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Alphabet Inc.’s Google was accused in an antitrust lawsuit of giving itself the edge in online advertising by cutting a cozy deal with Facebook that gives the social network an advantage in virtual auctions which determine whose ads appear where.

The deal has allowed Google to retain its dominance in online advertising while keeping other advertisers on the sidelines and limiting revenue for online publishers, two Massachusetts companies claimed in a proposed class-action lawsuit.

A so-called header bidding system devised in 2014 enabled publishers to direct a user’s browser to solicit real-time bids from multiple exchanges, not just Google’s, according to the complaint. Facebook initially embraced the system, but as part of a 2018 deal with Google, it agreed to limit its program in return for preferential treatment in Google’s ad business, the Massachusetts companies claimed in the complaint, filed Tuesday in San Francisco federal court.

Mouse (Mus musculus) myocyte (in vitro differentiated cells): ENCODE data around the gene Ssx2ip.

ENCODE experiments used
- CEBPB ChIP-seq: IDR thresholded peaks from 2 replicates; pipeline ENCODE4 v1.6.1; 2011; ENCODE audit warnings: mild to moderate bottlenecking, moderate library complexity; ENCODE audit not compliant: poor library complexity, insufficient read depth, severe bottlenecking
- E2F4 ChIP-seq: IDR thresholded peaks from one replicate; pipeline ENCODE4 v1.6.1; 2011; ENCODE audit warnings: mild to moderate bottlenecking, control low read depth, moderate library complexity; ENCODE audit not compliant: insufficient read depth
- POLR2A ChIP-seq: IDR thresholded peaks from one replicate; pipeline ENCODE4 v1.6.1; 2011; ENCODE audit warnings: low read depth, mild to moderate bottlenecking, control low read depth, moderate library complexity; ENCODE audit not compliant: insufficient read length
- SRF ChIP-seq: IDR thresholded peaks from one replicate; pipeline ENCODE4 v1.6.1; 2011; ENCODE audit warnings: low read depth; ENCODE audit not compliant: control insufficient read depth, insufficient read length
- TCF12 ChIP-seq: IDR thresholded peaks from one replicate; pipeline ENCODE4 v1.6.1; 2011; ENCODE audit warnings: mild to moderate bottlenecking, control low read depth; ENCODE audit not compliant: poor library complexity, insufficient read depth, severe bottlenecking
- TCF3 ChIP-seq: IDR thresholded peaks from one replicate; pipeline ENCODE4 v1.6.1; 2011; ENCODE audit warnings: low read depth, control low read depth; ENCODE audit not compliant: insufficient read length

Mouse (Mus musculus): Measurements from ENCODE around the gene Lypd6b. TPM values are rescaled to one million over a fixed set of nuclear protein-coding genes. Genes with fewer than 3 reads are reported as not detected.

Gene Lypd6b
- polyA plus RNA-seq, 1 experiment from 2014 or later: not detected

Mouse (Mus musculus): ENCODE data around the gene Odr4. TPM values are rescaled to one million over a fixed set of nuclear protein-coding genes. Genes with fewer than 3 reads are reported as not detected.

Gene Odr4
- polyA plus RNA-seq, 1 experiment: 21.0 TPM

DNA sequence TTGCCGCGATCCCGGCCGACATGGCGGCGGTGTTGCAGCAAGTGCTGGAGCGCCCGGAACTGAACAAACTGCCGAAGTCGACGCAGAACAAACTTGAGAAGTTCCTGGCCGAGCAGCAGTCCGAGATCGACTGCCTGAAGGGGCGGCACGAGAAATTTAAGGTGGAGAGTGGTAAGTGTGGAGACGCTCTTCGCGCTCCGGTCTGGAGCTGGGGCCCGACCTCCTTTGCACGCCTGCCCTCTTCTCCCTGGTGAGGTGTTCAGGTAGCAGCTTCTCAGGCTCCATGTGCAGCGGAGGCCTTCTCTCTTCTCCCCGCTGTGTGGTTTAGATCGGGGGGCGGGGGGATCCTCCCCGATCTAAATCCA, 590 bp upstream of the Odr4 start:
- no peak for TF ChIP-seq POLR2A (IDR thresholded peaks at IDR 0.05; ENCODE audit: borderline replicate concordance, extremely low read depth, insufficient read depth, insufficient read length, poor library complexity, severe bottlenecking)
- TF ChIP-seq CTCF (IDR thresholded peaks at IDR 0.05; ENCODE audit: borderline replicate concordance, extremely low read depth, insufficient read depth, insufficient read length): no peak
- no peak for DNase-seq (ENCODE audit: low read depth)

“When Google’s market power was threatened, it cut off innovation and competition through an agreement with Facebook," the companies said.

Their agreement “restricted the innovation of header bidding to their benefit and in direct hindrance of competition" and violates federal antitrust law, according to the complaint.

Google is responsible for all damages advertisers suffered, the Massachusetts companies said.

This story has been published from a wire agency feed without modifications to the text. Only the headline has been changed.

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